Small changes to a child’s head size should not concern parents

Published: 18 May 2015

New research calls into question the practical value of using head measurement as a screening test as it could mean many children undergo unnecessary tests such as MRI scans and referral to specialists.

Measuring the size of a child’s head is done routinely worldwide to screen for possible learning or developmental problems but new research suggests that differences within the normal range of measurements are common – and mainly due to human error – and should not unduly concern parents.

This new research, based on over 10,000 participants in Children of the 90s study calls into question the practical value of using head measurement as a screening test as it could mean many children undergo unnecessary tests such as MRI scans and referral to specialists.

Researchers from the universities of Bristol and Glasgow found that most children (more than 8 in 10, 85%) who had very small heads went on to develop normally. Only a small number of children developed later educational or development problems, though this was more common than in children with normal-sized heads (15% compared to 4.5%).

At the same time, most children (more than 9 in 10, 93%) who turned out to have developmental problems later in life had heads that were within the normal size range.

The researchers also found that increasing or decreasing head size and very large heads were unrelated to later problems.

Increasing head size can be an important indicator of hydrocephalus (fluid on the brain) but this is a rare condition affecting only about six in 10,000 children, while as many as one in seven children showed increasing head size in the first year.

The information the researchers used for their analysis were:

  • the children’s head circumference measurements taken at multiple time points from the age of two months to 24 months both in baby clinics and by research staff 
  • the children’s IQ results measured at age 7. A low IQ was defined as an IQ below 70 
  • the children’s educational records taken from the Pupil Level Annual Schools Census dataset for 2003/4 when they were aged 11.

The researchers also used educational records to identify the number of children recorded as needing extra classroom support with a statement of special educational needs (SSEN) at the age of 11. 

Health records were analysed by a team of researchers led by a developmental paediatrician to identify all children with a range of neuro-developmental problems including learning disabilities, speech problems, autism, epilepsy, ADHD and behavioural problems.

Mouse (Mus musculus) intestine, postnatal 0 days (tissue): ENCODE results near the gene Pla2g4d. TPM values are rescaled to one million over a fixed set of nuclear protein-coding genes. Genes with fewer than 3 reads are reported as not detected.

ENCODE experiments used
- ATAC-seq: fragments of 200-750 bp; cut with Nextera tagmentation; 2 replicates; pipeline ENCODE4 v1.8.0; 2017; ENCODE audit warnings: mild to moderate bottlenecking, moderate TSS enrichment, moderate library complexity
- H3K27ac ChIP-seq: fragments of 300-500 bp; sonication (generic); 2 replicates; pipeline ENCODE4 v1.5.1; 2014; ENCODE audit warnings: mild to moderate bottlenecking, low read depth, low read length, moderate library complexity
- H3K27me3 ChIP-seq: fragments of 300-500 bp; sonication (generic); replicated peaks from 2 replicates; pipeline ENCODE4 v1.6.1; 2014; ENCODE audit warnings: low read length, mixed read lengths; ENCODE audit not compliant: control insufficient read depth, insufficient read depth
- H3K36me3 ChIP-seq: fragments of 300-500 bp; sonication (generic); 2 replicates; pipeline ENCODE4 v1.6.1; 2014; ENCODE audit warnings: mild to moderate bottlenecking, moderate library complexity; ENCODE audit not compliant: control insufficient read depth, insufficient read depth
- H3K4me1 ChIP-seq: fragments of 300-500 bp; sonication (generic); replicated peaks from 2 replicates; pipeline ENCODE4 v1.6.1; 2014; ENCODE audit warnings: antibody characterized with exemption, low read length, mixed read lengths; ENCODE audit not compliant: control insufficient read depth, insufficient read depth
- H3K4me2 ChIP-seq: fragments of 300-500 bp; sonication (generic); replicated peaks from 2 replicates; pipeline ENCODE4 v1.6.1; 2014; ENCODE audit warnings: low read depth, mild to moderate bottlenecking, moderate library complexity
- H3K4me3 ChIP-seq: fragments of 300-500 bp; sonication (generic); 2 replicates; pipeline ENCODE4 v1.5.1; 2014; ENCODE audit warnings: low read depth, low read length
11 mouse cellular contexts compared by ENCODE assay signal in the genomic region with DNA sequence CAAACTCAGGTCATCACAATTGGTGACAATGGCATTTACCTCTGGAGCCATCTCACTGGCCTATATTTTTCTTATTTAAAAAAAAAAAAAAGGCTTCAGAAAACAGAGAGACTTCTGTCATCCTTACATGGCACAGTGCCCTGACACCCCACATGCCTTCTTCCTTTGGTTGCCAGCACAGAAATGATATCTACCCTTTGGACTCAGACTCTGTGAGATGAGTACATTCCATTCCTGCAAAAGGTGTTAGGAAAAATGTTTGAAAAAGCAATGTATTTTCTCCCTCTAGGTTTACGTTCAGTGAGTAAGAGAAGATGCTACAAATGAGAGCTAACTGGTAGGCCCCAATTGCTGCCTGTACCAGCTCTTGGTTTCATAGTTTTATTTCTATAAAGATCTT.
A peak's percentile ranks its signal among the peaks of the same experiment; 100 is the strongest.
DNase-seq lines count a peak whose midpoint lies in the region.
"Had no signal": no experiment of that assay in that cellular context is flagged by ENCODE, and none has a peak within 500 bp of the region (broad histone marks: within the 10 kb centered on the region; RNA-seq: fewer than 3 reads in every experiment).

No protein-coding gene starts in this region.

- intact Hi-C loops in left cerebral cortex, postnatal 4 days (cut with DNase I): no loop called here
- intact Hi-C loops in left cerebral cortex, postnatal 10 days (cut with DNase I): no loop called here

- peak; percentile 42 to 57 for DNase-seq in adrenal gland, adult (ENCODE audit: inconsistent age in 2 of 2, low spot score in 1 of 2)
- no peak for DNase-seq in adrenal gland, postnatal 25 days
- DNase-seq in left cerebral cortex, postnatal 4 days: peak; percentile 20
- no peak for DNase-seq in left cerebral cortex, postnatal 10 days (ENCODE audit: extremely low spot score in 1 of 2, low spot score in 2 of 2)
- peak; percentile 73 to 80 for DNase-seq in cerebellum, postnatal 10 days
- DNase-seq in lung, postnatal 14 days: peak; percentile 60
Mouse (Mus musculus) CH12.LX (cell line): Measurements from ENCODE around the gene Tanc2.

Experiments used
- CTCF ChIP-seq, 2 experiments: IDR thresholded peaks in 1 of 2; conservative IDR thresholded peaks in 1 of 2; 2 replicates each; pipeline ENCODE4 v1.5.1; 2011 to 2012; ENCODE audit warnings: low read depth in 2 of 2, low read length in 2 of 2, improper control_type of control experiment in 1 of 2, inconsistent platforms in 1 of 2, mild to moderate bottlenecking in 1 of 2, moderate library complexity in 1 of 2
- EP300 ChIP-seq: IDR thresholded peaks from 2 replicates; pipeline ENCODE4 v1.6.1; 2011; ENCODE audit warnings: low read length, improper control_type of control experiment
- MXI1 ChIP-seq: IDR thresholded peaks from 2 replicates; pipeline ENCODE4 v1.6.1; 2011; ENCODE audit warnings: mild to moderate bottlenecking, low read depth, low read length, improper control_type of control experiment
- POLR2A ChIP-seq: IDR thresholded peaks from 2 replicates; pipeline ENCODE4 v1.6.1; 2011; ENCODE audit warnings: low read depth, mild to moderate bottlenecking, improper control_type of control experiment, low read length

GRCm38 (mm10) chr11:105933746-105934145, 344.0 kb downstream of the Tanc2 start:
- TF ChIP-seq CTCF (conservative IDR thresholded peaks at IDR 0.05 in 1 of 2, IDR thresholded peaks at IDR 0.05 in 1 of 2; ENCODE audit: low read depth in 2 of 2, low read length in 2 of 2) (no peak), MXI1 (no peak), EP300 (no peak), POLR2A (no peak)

Speaking about the findings, the report’s first author, Dr Charlotte Wright from the University of Glasgow, said: ‘It seems to be hard to measure heads reliably. Our research shows that most apparent abnormalities turned out to be human errors, rather than real differences. We would argue that measuring head size in healthy infants can cause unnecessary anxiety for parents and should only be used when there are other concerns about a baby’s development or head growth.

‘We would recommend that a child’s head is measured once in the early days of life and once more before the age of six months and that the UK’s Health Child Programme be reviewed in light of this evidence.

‘Any parent concerned about their child’s growth or development should always speak to their health visitor or GP in the first instance.’


  • For all media enquiries, contact Nick Wade, media relations officer at the University of Glasgow on 0141 3307126, email
  • Based at the University of Bristol, Children of the 90s, also known as the Avon Longitudinal Study of Parents and Children (ALSPAC), is a long-term health-research project that enrolled more than 14,000 pregnant women in 1991 and 1992. It has been following the health and development of the parents and their children in detail ever since and is currently recruiting the children and the siblings of the original children into the study. It receives core funding from the Medical Research Council, the Wellcome Trust and the University of Bristol. Find out more at

First published: 18 May 2015

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